Teams were told to create a list of players and staff that have been fully vaccinated in advance of any changes to the protocols that have been in place since last year.

Report: Bears voted against 17-game schedule

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NFL owners approved moving to a 17-game regular season schedule in a vote on Tuesday, but it was reportedly not a unanimous decision.

Seth Wickersham of ESPN reports that Bears chairman George McCaskey voted against adding another game to the schedule. It is the first report of a no vote on the move, which also includes cutting the preseason down to three games and creates a provision that every team must play at least one international game every eight years.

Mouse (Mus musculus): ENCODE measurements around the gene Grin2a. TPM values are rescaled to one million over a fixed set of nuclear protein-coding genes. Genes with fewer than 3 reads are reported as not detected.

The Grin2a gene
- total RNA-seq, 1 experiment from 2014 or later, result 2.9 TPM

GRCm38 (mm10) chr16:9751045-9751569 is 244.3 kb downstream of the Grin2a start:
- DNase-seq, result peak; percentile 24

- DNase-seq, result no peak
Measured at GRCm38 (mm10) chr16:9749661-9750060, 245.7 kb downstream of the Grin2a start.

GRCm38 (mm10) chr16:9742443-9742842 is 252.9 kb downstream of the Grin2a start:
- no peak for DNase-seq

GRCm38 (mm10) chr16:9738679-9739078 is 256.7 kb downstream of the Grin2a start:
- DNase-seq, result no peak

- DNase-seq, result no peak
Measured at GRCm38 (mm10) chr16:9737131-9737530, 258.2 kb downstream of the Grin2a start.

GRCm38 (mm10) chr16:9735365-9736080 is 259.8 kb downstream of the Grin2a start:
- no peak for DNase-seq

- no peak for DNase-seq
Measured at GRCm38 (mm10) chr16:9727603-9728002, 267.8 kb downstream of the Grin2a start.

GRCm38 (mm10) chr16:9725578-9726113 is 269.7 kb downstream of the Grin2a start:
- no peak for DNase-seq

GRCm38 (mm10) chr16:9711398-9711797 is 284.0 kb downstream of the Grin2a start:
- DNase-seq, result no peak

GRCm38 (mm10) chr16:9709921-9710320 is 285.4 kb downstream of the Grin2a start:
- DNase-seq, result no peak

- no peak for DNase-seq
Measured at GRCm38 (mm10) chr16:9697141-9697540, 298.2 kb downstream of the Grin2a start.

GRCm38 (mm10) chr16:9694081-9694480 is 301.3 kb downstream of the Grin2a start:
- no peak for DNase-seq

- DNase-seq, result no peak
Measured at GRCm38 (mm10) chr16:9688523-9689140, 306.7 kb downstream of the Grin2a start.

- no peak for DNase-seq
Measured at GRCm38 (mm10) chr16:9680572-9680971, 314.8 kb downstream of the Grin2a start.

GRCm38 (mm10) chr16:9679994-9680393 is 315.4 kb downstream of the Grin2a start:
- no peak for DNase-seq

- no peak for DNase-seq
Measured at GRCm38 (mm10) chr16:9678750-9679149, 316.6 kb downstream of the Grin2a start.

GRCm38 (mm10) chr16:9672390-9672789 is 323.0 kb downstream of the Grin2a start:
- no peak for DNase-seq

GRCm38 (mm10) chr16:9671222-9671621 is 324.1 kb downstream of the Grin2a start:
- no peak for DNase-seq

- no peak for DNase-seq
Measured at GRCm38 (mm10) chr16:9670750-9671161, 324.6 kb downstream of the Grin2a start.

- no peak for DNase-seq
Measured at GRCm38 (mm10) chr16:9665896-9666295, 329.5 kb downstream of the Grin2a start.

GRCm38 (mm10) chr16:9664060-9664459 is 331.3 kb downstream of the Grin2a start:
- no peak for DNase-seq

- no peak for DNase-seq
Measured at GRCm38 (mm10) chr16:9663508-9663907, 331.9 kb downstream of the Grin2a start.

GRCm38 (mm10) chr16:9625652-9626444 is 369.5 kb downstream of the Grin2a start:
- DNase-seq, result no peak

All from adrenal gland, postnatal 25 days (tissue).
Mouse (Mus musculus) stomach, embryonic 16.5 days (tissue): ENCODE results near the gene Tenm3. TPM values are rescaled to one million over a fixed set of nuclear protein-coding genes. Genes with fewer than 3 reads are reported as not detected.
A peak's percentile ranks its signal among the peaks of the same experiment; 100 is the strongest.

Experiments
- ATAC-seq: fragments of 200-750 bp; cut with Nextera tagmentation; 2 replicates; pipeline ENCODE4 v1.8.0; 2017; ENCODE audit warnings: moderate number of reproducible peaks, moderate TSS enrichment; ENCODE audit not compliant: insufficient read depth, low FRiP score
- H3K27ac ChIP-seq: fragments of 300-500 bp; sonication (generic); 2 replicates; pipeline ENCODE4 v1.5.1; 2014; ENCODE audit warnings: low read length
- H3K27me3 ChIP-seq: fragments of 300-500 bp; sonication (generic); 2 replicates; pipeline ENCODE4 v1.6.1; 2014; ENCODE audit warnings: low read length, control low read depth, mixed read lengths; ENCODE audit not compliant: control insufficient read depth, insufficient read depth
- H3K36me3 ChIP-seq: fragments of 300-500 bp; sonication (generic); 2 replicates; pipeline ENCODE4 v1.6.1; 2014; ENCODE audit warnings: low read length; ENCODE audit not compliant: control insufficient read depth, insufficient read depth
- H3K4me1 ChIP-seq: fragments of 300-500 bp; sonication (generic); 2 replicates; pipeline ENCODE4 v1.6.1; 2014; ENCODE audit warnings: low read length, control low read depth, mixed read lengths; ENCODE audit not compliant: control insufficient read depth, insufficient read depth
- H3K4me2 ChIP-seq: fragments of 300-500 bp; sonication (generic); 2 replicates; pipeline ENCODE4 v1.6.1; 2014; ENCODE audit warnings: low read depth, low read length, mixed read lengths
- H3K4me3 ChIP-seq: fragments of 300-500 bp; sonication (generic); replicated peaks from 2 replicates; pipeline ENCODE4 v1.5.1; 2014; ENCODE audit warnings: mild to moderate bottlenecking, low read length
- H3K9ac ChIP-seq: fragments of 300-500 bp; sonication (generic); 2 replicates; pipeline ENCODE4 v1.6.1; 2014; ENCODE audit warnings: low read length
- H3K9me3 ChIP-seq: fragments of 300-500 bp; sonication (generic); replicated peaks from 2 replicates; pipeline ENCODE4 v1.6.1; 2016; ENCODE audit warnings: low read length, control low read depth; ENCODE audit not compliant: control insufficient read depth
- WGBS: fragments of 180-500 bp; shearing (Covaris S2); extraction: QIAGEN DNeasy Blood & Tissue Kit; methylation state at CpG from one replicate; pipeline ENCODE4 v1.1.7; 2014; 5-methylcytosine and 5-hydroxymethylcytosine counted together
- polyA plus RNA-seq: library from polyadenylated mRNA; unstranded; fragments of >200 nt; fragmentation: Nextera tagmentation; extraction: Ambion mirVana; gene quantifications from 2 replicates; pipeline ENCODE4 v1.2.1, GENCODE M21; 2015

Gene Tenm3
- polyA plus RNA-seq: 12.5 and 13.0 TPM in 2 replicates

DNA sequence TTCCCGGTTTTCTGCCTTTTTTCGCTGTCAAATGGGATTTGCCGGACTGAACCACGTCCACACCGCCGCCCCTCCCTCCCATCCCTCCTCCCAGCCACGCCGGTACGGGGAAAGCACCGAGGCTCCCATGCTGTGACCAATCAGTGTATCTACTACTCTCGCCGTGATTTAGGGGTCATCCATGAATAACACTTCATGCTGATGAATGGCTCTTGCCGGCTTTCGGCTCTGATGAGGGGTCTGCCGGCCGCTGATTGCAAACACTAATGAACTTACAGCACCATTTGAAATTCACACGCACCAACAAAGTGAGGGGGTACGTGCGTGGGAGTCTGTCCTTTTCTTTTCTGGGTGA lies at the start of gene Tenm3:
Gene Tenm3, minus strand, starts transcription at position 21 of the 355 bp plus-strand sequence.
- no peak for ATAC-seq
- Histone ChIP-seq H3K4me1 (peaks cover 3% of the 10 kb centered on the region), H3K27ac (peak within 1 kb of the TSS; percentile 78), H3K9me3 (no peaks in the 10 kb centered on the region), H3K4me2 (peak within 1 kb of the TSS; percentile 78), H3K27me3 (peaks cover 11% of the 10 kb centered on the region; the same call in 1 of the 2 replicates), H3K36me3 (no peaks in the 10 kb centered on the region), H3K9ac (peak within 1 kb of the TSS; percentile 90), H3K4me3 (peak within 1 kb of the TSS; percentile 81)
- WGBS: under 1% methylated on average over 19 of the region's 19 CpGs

There is no word on what motivated the vote and the Bears did not respond to a request for comment from ESPN.

With the change in place, the Bears will now have a road trip to Las Vegas added to their schedule for the 2021 season.

18 massage therapists, with names attached, voice support for Deshaun Watson

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None of the 21 women who have sued Texans quarterback Deshaun Watson of misconduct during massages have attached their names to the lawsuits. On Wednesday, 18 message therapists who have worked with Watson issued comments regarding his behavior during massage sessions.

All 18 have attached their names to their statements, which were provided to PFT by Watson’s lawyer, Rusty Hardin.